It has always been my feeling as a chiropractor, that one of my main missions in life was to keep people out of hospitals. Then came the opportunity to be on the staff of Doctors Hospital in Houston, only 30 miles away. Knowing the administrator, quality control director, other personnel and a number of the doctors, I decided to seek privileges. My main purpose was to promote chiropractic.
One of my former patients was lifting on the job and twisted and hurt his lower back. He came in antalgic and in some pain, but not acute. He was examined, x-rayed, and treated with excellent results, and returned home for a good night's rest. The following morning the patient returned to his job to take care of paperwork. He sneezed and felt extreme low back and left leg pain. That afternoon he returned to this office in such extreme pain that I was unable to get him on and off the table, much less do any kind of manipulation. With the help of two other people, we laid the patient down in the back seat of the car. I called the orthopedic surgeon who had me send the patient directly to the emergency room for co-admittance by the surgeon and myself. The patient received medication for pain, and was happy to get some relief. During the next few days he received a CAT-scan, MRI, and myelogram. The disc problem was pinpointed at the L3-5 level. I checked on the patient regularly and found him to be most appreciative that I was looking after him, seeing that he got good care, and keeping him informed of everything regarding his condition. Symptoms persisted and surgery was scheduled. The morning of surgery his family seemed greatly relieved that I was in attendance. The patient was very pleased that I would be with him during surgery, an easiness and appreciation that is hard to explain, although very real. During surgery we found the disc had ruptured and two large pieces of disc were removed from directly on the nerve, which would have never responded to manipulation. With the removal of the disc particles we knew the patient would be free of pain. I observed dramatic improvement during follow-up visits in the hospital and as the patient returned to my office for more care.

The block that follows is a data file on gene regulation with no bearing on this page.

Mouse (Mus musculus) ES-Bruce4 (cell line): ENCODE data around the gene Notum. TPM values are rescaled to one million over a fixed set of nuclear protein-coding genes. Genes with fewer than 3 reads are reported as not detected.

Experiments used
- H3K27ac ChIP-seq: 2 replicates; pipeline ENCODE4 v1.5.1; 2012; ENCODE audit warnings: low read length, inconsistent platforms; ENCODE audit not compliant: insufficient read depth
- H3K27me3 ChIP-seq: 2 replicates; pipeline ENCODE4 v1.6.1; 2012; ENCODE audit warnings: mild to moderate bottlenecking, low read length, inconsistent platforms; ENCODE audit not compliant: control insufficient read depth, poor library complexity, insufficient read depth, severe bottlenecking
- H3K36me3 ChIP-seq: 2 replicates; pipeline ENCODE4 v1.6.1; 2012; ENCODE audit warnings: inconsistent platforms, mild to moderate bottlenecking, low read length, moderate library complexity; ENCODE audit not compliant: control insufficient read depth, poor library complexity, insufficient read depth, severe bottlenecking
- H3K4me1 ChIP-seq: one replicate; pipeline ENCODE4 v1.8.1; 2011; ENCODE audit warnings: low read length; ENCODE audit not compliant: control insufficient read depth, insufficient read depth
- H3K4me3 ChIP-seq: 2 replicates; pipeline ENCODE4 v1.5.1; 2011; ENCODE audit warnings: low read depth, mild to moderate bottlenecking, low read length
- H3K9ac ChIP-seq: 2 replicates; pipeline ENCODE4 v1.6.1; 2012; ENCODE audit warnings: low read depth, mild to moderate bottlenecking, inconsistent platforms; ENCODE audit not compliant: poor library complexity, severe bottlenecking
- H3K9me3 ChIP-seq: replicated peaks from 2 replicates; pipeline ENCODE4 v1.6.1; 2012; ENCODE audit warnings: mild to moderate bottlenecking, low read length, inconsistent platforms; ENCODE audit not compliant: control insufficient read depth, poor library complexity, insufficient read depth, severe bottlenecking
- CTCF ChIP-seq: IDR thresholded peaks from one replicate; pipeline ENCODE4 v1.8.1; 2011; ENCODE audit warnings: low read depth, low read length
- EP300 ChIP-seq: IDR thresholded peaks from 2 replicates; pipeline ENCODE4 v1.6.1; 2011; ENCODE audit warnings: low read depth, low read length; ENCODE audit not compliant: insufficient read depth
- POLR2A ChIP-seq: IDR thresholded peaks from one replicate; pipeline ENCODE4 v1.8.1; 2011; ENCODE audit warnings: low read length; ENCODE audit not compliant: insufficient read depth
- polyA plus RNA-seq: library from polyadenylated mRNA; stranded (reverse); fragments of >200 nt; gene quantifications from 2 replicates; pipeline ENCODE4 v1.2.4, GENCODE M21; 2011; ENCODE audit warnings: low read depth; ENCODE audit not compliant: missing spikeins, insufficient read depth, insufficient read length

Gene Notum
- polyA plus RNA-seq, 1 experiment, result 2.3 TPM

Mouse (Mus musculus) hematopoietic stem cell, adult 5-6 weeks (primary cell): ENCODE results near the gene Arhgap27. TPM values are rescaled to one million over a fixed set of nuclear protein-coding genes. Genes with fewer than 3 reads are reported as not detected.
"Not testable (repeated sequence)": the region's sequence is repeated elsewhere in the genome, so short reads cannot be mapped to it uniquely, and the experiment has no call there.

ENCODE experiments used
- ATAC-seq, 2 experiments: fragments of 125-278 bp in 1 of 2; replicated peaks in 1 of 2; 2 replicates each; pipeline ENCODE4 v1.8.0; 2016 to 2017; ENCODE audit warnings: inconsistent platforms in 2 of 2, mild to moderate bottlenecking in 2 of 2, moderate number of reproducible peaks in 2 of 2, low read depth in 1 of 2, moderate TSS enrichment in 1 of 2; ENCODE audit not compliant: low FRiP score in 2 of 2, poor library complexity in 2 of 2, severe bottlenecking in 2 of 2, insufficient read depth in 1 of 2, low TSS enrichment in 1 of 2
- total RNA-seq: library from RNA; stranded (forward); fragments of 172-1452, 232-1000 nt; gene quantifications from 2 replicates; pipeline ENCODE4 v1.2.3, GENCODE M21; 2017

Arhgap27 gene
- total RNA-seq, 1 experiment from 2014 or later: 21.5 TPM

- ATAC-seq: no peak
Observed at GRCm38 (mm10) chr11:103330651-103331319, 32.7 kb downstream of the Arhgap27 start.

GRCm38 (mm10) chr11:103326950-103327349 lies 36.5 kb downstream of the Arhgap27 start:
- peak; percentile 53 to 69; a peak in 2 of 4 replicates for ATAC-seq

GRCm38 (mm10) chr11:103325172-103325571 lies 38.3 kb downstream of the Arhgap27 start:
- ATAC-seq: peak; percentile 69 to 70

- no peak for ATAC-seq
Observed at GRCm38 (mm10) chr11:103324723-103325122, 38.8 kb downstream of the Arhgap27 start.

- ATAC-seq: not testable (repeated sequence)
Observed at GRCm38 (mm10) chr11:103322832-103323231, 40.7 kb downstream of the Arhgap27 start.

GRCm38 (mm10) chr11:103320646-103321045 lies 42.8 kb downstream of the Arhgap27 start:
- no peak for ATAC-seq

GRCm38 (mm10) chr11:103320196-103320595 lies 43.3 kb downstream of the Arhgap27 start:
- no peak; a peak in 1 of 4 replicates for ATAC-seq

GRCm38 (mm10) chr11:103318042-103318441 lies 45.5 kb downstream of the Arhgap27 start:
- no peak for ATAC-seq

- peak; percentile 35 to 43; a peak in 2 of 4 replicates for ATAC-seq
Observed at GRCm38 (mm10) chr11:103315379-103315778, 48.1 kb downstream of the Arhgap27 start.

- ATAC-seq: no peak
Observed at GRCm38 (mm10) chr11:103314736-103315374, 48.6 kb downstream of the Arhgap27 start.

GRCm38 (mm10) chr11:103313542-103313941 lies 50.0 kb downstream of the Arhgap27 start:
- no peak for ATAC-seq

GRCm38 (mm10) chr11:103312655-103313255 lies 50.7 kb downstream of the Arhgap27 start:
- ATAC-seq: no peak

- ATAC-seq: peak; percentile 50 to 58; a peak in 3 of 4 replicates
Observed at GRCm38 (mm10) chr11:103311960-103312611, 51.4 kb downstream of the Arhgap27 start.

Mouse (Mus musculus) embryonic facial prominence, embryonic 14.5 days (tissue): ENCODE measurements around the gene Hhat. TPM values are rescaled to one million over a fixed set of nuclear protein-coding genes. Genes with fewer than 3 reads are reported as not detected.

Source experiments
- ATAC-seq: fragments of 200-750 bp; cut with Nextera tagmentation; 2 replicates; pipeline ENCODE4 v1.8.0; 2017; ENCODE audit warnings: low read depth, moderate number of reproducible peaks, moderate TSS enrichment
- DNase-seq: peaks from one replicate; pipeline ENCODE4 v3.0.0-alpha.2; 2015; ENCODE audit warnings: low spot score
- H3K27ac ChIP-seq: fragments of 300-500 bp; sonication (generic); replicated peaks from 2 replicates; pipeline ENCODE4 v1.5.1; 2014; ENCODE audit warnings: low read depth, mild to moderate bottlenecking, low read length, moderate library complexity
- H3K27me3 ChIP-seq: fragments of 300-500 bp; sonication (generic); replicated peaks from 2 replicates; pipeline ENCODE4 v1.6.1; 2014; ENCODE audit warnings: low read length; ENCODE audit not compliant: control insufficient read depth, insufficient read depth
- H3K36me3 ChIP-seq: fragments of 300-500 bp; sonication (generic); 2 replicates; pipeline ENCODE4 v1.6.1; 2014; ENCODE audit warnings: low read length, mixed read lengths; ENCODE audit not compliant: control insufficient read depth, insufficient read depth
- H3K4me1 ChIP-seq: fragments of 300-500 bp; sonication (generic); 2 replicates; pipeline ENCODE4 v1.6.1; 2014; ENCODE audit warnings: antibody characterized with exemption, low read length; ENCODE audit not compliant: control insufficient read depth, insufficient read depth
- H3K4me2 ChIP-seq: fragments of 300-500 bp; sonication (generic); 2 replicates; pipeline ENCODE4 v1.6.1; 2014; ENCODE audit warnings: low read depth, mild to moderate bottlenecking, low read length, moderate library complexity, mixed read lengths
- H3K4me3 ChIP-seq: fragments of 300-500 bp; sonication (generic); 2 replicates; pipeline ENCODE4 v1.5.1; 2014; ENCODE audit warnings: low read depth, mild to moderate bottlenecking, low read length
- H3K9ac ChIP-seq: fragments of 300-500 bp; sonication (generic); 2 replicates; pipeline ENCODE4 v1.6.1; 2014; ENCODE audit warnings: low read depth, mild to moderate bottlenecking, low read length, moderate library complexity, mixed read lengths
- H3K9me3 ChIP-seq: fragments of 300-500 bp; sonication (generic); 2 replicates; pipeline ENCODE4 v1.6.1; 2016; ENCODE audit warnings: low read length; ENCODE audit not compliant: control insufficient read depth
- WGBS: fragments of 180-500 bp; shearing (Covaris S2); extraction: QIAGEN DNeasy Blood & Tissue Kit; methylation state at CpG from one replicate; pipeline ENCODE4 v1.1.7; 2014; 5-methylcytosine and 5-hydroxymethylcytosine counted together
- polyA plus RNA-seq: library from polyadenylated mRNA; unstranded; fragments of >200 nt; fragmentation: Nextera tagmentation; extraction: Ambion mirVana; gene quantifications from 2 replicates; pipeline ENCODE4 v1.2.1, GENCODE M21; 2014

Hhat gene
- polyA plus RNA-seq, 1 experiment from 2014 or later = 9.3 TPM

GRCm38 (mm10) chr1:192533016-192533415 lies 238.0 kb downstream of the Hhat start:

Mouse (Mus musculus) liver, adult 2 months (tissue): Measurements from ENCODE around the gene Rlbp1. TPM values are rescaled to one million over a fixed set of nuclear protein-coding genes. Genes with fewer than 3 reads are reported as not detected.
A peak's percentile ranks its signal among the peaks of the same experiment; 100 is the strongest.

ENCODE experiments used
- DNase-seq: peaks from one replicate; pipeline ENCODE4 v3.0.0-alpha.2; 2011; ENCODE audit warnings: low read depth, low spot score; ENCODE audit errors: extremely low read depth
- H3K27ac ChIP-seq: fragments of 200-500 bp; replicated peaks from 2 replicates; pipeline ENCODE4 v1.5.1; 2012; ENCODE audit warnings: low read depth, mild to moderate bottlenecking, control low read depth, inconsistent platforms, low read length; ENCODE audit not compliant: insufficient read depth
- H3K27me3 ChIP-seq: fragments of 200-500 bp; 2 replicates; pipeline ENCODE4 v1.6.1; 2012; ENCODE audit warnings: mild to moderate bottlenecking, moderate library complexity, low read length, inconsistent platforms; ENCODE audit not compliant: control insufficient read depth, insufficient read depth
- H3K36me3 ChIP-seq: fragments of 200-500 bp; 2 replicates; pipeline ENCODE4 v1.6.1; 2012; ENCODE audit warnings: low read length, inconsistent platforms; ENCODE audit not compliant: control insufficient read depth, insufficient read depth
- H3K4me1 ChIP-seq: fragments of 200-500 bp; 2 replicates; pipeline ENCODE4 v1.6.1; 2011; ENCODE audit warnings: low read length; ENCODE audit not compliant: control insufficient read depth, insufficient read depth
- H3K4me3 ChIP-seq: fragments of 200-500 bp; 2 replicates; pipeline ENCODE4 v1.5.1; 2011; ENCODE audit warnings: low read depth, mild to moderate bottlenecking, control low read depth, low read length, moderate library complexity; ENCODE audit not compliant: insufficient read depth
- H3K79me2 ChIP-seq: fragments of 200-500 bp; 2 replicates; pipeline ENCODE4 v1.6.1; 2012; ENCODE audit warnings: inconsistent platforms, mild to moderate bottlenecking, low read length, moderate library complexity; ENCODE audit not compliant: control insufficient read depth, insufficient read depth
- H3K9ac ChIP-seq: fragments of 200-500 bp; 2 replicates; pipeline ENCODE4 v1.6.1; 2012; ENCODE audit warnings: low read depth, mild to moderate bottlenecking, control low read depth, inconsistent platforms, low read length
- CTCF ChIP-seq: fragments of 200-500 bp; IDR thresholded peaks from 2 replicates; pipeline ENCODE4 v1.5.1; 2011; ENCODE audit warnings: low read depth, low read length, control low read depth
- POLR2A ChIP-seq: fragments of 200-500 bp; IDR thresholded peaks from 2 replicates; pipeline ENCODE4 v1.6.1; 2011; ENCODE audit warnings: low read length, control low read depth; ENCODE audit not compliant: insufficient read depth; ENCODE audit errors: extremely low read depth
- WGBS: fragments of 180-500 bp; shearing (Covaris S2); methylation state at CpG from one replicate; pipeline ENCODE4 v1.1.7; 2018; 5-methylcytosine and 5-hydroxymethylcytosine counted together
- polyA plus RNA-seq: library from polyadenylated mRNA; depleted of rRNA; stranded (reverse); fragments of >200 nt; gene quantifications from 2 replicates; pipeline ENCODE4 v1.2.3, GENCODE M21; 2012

In summary, I am convinced the patient, the chiropractor, the surgeon, and the hospital are all better served through cooperation and understanding. What a tremendous difference from past experiences with the patient giving up on chiropractic, going to an unfriendly surgeon who, more times than not, indicated that you either had no place in the case, or that you were a detriment, and the patient was left with a lingering negative impression of chiropractic.
I appreciate working together with many new specialists and members of the health team as colleagues, not adversaries. Give this some thought when you are offered the opportunity to serve on a hospital staff.